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Action Needed: Physician's Self-Prescription for the Wellbeing of Medicine

We are in a three-week series called Action Needed for the Wellbeing of Medicine. Last week we covered well-being from an organizational standpoint because we know that 80% of the contributors toward burnout are related to the systems.  Today we are shifting our focus to the 20% that we have some control over to prevent and treat burnout and improve our own wellbeing.


First, let me start by saying I know you are already resilient. The rigorous process of premed, MCAT, medical school, and residency selects for resilience. Further, there are studies supporting physicians’ resilience.That doesn’t mean, however, that there aren’t steps you can take to improve your enjoyment of your career.


So, what can you do for yourself? Well, no matter if you’re thriving, surviving, or burning out, the first step toward an impactful and sustainable career is for each physician to care for and protect themselves.


I’m going to merge the various recommendations from the US Surgeon General’s 2022 advisory and the ACGME’s Well-being Guidebook and enhance them with wise words from Dr. Lex Von Hafften’s recent presentation mentioned last week, as well as my suggestions based on my personal, faculty, and coaching experiences. Think through each section as you read. In the end, I'll offer a couple of first steps so you don't heap more check boxes on your to-do list.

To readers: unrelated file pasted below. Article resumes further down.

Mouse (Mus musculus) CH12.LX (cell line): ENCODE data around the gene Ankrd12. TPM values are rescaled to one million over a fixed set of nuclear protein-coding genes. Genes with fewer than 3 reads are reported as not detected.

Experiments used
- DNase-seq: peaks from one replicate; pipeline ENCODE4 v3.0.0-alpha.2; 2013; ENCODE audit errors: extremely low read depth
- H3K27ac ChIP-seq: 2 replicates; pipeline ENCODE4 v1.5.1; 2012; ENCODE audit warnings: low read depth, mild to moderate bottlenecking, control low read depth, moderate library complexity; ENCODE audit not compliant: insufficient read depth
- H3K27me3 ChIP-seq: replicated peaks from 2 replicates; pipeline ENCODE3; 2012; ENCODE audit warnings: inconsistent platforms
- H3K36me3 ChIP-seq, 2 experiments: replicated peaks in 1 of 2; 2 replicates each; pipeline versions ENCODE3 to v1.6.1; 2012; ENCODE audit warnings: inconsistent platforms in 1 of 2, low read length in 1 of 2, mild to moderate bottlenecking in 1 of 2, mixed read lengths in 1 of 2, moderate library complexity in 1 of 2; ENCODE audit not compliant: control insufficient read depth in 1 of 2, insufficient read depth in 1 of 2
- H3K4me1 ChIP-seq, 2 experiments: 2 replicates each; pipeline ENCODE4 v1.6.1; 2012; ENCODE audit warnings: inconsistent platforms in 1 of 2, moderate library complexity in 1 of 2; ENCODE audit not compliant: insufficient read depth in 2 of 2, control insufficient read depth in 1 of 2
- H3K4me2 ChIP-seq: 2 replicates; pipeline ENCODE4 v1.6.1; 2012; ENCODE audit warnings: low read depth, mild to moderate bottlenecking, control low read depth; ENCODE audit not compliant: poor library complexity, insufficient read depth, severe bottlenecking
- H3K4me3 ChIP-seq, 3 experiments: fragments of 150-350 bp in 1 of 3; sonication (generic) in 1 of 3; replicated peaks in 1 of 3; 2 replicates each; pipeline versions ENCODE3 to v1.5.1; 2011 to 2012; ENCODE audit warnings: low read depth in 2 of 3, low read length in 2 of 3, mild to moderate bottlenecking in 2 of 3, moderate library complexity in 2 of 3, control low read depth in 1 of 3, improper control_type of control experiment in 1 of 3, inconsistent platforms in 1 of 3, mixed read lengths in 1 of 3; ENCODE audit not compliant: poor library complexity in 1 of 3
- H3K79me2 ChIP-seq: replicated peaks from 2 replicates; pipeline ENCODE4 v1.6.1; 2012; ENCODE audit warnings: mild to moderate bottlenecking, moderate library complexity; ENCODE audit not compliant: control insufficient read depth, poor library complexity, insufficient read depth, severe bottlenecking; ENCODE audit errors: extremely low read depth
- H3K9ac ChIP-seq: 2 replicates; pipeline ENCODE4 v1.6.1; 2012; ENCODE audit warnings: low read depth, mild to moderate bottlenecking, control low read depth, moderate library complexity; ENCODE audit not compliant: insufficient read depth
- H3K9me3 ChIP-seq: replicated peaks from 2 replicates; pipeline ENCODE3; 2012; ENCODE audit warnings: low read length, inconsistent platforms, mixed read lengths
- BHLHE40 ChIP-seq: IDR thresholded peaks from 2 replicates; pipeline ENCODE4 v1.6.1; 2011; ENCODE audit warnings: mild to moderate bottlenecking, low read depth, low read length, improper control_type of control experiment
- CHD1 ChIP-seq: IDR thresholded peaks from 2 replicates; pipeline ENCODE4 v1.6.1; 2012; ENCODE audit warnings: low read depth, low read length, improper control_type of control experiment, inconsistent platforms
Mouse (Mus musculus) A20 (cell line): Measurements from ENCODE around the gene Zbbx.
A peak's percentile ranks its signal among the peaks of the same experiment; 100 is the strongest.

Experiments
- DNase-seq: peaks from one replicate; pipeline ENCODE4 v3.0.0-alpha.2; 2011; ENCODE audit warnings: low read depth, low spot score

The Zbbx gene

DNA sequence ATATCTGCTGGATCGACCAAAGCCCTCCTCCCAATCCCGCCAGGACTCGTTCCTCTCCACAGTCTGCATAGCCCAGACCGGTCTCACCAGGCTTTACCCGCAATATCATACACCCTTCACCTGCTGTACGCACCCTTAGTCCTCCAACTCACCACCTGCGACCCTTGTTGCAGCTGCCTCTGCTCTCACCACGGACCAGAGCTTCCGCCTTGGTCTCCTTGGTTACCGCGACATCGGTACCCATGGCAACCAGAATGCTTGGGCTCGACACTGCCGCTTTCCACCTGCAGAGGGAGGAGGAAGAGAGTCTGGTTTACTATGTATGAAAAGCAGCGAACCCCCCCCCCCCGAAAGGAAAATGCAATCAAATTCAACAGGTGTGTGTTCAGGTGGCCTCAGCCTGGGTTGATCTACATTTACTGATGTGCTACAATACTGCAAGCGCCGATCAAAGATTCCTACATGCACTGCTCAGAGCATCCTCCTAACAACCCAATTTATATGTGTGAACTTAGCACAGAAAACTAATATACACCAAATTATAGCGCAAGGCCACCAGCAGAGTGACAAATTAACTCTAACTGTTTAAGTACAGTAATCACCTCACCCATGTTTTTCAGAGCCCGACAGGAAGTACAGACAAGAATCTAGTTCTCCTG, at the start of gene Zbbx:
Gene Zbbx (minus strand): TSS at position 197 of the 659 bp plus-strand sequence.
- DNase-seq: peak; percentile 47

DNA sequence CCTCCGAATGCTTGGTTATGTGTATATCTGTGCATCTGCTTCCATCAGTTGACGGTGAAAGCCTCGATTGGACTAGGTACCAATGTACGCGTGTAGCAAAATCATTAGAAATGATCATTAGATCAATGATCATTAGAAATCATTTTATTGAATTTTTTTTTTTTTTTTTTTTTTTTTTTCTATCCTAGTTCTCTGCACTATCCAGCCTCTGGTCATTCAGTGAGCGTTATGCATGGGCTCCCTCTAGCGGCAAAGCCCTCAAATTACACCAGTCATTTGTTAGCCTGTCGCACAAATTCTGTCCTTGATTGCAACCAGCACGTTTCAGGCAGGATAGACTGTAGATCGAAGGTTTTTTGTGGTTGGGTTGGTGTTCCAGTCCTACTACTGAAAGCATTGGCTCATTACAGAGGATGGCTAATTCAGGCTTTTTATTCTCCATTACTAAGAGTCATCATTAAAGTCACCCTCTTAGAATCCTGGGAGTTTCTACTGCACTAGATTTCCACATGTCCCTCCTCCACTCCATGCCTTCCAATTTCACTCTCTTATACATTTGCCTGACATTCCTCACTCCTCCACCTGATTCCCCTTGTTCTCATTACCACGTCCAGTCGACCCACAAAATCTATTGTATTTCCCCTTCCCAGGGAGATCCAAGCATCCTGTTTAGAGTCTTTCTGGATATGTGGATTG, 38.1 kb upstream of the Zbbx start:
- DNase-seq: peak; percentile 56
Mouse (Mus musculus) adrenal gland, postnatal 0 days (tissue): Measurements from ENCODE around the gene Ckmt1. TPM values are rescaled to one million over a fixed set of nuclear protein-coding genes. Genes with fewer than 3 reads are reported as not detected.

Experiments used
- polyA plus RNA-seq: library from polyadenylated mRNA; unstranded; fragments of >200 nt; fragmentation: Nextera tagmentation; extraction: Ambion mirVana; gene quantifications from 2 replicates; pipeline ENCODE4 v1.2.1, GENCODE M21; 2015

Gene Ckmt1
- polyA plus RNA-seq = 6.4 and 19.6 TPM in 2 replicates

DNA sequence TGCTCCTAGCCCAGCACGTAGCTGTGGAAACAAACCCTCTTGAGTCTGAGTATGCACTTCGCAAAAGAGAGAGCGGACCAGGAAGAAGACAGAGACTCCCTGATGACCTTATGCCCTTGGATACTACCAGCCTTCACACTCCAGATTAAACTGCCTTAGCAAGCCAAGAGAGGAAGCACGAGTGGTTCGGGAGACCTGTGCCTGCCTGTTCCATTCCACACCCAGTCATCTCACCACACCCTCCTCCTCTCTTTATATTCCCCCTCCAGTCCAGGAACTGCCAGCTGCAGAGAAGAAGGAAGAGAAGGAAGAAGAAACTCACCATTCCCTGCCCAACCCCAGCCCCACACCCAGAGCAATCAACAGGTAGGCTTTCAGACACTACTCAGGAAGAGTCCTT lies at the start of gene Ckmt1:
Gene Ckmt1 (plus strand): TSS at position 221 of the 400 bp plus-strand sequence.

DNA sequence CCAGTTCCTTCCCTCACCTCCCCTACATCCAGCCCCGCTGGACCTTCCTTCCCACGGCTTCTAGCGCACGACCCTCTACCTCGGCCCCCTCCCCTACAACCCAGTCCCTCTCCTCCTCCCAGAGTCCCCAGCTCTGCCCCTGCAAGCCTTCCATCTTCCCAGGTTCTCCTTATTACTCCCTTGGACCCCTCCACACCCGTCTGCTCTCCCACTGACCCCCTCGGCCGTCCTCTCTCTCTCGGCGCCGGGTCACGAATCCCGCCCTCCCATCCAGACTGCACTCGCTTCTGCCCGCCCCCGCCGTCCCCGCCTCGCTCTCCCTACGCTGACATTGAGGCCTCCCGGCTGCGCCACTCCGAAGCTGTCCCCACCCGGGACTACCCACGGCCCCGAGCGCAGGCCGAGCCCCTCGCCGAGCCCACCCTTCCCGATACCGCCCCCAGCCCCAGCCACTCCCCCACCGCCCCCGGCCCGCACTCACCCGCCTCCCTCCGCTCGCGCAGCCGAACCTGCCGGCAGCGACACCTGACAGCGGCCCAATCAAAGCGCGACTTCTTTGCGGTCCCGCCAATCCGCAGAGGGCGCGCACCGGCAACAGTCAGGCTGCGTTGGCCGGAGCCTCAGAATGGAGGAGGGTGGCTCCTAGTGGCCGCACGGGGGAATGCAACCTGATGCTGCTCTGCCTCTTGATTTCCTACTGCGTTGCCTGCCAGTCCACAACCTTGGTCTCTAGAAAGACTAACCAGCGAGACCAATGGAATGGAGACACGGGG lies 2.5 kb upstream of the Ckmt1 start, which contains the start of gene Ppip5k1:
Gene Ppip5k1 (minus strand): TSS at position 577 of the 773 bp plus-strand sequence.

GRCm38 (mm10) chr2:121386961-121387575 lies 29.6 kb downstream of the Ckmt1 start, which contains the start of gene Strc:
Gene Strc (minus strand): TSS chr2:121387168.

Before you can do any of the following, you MUST carve out protected, prioritized time for yourself and honor it to do any of the following steps. In the hustle to check all the boxes, we physicians cut out “unnecessary, nonurgent, or softer” activities such as reflection. We have too much on our to-do list, and time is scarce.


If you think of it, it’s like pulling onto the road without pausing to look up an address or enter it into the GPS. Time is needed to think, reflect, process and plan.

How much time and how often do you want to begin? Put it on your schedule. What can you put in place to protect it?




            Before developing a plan, we must uncover a few things.

  1. What are your tell-tale signs of increasing stress?

What feelings, emotions, or behaviors can serve as early clues of a worsening mental, emotional, or physical state before it hits crisis levels? 

How do you know when you’re emotionally exhausted vs. physically?

How do you know when you are starting to disengage?

What types of things do you say to yourself when you are losing your belief in your personal efficacy? 

Who knows you so well that they often are the first to know something is off?

Make note of these key realizations so you can be on the lookout for them.


  1. Self-assessment.
  2. What are your most useful advantageous internal and external coping skills?
  3. What are your more harmful coping mechanisms? Take note of these as well. Begin to think of ways to shift toward the more adaptive ones more often.


I find that many I coach like the 2-pronged approach.

-Activating the parasympathetic with breathing exercises such as box breathing or 4-7-8 breathing